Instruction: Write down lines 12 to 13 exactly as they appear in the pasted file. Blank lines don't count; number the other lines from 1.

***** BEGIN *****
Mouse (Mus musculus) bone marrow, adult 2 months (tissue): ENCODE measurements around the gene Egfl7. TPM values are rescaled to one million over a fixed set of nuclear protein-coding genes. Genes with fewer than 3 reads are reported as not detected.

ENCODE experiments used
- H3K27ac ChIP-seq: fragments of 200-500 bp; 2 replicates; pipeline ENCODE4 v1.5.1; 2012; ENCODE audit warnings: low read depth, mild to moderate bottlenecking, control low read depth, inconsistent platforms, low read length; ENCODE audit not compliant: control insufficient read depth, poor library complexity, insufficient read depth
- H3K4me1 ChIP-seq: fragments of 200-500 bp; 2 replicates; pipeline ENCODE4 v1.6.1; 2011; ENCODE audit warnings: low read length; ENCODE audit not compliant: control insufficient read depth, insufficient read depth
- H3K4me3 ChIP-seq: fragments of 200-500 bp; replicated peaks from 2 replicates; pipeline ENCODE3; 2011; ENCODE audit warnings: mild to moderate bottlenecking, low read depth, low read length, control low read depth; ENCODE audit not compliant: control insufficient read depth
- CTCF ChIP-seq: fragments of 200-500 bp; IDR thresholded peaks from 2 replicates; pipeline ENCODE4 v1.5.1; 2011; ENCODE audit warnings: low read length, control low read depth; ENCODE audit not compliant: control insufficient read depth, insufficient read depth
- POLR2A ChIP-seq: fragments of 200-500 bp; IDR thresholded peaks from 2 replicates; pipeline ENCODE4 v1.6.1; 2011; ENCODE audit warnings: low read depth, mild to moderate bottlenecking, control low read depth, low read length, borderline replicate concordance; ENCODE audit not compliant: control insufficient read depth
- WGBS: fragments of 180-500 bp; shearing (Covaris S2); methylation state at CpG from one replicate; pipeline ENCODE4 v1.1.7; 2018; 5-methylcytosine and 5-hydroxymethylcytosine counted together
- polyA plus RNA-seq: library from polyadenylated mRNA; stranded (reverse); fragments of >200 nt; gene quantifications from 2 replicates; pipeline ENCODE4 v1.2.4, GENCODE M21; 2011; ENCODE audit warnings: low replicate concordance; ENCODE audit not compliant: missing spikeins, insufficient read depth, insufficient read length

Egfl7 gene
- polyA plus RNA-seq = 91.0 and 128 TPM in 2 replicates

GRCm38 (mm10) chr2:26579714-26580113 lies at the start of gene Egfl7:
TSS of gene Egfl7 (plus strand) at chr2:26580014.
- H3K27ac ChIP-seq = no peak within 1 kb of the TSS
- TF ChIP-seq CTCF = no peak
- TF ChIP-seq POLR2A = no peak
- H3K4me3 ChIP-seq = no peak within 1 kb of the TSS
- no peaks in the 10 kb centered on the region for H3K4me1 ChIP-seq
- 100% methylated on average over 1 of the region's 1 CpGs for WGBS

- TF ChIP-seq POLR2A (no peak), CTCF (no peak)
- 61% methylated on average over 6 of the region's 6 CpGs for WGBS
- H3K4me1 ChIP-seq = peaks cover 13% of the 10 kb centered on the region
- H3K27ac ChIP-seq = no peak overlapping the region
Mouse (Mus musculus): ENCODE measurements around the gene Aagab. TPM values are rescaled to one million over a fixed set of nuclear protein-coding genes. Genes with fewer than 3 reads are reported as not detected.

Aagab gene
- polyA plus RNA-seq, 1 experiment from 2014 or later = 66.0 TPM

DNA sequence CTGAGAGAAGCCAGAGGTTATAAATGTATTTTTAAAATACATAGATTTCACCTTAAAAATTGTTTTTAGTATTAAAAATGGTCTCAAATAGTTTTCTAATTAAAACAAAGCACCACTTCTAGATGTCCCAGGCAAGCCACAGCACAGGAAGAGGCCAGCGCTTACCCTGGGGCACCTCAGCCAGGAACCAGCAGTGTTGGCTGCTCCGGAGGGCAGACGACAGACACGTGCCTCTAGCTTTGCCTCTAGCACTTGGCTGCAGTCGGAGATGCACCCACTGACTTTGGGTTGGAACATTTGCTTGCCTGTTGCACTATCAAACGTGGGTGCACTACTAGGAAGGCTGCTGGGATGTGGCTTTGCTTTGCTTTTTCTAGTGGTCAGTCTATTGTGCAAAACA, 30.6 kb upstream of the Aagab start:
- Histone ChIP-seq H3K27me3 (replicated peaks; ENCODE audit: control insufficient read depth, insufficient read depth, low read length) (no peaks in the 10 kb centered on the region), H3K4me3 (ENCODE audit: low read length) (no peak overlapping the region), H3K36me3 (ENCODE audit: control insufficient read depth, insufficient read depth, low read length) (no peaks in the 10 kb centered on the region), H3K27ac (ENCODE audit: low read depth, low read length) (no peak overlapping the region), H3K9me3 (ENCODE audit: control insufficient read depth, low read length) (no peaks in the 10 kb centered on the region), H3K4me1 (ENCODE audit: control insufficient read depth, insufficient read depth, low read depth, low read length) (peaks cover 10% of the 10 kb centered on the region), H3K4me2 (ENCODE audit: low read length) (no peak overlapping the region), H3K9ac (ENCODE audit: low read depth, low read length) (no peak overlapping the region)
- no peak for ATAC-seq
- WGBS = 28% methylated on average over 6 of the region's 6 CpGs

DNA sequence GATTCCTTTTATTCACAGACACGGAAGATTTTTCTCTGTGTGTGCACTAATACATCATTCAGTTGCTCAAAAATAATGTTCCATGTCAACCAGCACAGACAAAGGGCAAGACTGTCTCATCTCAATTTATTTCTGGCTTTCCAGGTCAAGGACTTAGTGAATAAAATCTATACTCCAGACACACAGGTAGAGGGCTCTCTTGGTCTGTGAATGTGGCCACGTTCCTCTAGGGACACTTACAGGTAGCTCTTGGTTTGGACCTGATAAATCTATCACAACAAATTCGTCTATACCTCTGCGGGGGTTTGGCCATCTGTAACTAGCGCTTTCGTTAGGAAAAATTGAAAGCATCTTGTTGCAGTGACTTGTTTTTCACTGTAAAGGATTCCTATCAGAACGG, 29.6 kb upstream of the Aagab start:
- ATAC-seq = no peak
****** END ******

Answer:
GRCm38 (mm10) chr2:26579714-26580113 lies at the start of gene Egfl7:
TSS of gene Egfl7 (plus strand) at chr2:26580014.